Vancouver – The rapid expansion of harm reduction services in response to B.C.’s overdose crisis prevented more than 3,000 possible overdose deaths during a 20-month period, suggests new research led by the BC Centre for Disease Control (BCCDC).

The study estimates that without access to and rapid scale up of harm reduction and treatment strategies, the number of overdose deaths in B.C. would be 2.5 times as high.

Key findings:

– Between April 2016 and December 2017, there were 2,177 overdose deaths in B.C.

– During the same period, an estimated 3,030 deaths were averted by all three interventions combined. Individually, the interventions averted:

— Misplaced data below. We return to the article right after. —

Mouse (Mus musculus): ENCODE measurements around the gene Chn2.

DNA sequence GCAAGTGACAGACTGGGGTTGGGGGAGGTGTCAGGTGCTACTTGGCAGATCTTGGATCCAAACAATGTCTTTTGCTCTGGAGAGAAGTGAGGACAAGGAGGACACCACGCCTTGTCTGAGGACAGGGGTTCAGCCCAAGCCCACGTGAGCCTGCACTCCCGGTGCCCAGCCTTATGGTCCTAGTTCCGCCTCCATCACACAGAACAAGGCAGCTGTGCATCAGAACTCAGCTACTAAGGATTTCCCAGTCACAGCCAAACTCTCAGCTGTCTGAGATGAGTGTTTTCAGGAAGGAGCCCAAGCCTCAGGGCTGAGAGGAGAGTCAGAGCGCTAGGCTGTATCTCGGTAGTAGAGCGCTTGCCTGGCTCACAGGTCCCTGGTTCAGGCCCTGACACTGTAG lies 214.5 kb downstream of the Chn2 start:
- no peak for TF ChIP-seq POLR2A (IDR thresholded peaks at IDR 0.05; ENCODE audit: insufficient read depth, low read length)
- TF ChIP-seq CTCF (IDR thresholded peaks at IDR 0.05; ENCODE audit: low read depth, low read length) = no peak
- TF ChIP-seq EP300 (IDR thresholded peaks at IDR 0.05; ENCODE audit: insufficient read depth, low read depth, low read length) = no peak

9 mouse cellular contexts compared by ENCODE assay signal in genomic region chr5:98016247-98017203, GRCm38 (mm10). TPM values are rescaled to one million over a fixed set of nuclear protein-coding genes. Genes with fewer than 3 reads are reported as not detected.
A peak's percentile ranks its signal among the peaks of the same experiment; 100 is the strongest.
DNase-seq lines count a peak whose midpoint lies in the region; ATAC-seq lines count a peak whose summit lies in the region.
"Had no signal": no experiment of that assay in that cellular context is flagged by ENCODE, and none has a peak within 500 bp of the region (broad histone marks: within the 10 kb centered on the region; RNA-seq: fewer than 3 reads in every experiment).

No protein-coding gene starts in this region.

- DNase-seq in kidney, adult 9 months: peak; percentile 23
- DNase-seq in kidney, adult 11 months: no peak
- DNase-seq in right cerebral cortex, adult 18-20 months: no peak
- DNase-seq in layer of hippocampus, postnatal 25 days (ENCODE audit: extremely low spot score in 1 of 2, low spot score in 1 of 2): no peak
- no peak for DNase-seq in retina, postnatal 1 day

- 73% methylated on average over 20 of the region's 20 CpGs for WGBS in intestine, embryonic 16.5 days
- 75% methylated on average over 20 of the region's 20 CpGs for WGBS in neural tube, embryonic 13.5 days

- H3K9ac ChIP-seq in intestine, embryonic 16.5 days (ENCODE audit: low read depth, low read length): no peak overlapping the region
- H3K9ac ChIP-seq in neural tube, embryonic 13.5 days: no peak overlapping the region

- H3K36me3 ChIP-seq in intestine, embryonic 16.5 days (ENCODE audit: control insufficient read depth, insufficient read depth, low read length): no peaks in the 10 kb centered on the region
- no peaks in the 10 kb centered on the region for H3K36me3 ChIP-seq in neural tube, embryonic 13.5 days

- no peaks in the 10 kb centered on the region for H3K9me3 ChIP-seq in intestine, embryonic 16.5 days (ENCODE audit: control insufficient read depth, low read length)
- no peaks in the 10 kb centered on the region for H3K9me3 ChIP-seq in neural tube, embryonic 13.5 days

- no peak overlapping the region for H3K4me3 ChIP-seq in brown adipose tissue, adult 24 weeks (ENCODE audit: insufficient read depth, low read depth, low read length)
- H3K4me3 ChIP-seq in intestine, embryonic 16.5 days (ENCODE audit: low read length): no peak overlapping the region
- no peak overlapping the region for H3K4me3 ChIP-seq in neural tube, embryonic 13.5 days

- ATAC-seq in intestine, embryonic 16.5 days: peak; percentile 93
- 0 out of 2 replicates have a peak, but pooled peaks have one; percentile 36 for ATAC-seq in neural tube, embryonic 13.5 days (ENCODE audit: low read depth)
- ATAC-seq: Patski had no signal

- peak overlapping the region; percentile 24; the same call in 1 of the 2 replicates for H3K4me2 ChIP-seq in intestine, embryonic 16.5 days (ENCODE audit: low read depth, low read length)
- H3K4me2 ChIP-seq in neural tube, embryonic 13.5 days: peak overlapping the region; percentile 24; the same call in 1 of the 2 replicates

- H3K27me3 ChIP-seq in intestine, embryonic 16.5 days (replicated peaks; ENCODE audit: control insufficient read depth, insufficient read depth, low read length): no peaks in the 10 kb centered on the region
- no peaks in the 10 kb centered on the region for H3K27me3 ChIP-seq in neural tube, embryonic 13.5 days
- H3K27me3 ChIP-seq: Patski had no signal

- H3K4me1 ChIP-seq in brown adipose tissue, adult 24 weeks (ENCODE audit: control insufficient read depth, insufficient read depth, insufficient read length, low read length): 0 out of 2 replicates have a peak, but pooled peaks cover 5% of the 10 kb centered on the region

– 1,580 deaths by the Take Home Naloxone program (5,074 naloxone kits distributed between 2012 and 2015; 83,685 naloxone kits distributed in 2016 and 2017).

– 230 deaths by overdose prevention services and supervised consumption sites

(23 overdose prevention sites operating by the end of 2017). 590 deaths by opioid agonist treatment (18,095 average number of people receiving opioid agonist therapy monthly between 2012 and 2015; increased to 22,191 in 2017). 

Note: the deaths averted by individual interventions do not add up to the combined total because the interventions have a greater impact when all three are used together.

– Overdose deaths in B.C. would be 2.5 times as high if no harm reduction and treatment interventions were implemented.

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